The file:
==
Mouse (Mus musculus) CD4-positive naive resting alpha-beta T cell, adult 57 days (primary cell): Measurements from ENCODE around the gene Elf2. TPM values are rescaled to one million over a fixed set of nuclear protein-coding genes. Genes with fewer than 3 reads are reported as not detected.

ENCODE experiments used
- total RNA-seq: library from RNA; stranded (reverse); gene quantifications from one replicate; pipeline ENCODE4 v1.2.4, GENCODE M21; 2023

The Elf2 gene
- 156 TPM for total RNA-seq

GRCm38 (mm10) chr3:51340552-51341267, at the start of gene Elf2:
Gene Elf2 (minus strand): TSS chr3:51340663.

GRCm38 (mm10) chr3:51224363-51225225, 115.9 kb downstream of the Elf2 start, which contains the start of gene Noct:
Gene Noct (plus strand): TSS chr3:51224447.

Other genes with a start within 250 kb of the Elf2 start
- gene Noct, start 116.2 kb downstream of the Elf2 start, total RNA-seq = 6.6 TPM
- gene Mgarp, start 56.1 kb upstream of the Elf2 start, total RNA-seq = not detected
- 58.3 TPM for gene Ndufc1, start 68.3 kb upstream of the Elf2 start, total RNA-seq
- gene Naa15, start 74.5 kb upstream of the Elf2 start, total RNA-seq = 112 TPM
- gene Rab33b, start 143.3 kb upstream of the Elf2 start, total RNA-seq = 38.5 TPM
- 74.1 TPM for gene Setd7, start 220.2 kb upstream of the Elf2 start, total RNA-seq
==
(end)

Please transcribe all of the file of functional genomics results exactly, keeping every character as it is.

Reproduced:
Mouse (Mus musculus) CD4-positive naive resting alpha-beta T cell, adult 57 days (primary cell): Measurements from ENCODE around the gene Elf2. TPM values are rescaled to one million over a fixed set of nuclear protein-coding genes. Genes with fewer than 3 reads are reported as not detected.

ENCODE experiments used
- total RNA-seq: library from RNA; stranded (reverse); gene quantifications from one replicate; pipeline ENCODE4 v1.2.4, GENCODE M21; 2023

The Elf2 gene
- 156 TPM for total RNA-seq

GRCm38 (mm10) chr3:51340552-51341267, at the start of gene Elf2:
Gene Elf2 (minus strand): TSS chr3:51340663.

GRCm38 (mm10) chr3:51224363-51225225, 115.9 kb downstream of the Elf2 start, which contains the start of gene Noct:
Gene Noct (plus strand): TSS chr3:51224447.

Other genes with a start within 250 kb of the Elf2 start
- gene Noct, start 116.2 kb downstream of the Elf2 start, total RNA-seq = 6.6 TPM
- gene Mgarp, start 56.1 kb upstream of the Elf2 start, total RNA-seq = not detected
- 58.3 TPM for gene Ndufc1, start 68.3 kb upstream of the Elf2 start, total RNA-seq
- gene Naa15, start 74.5 kb upstream of the Elf2 start, total RNA-seq = 112 TPM
- gene Rab33b, start 143.3 kb upstream of the Elf2 start, total RNA-seq = 38.5 TPM
- 74.1 TPM for gene Setd7, start 220.2 kb upstream of the Elf2 start, total RNA-seq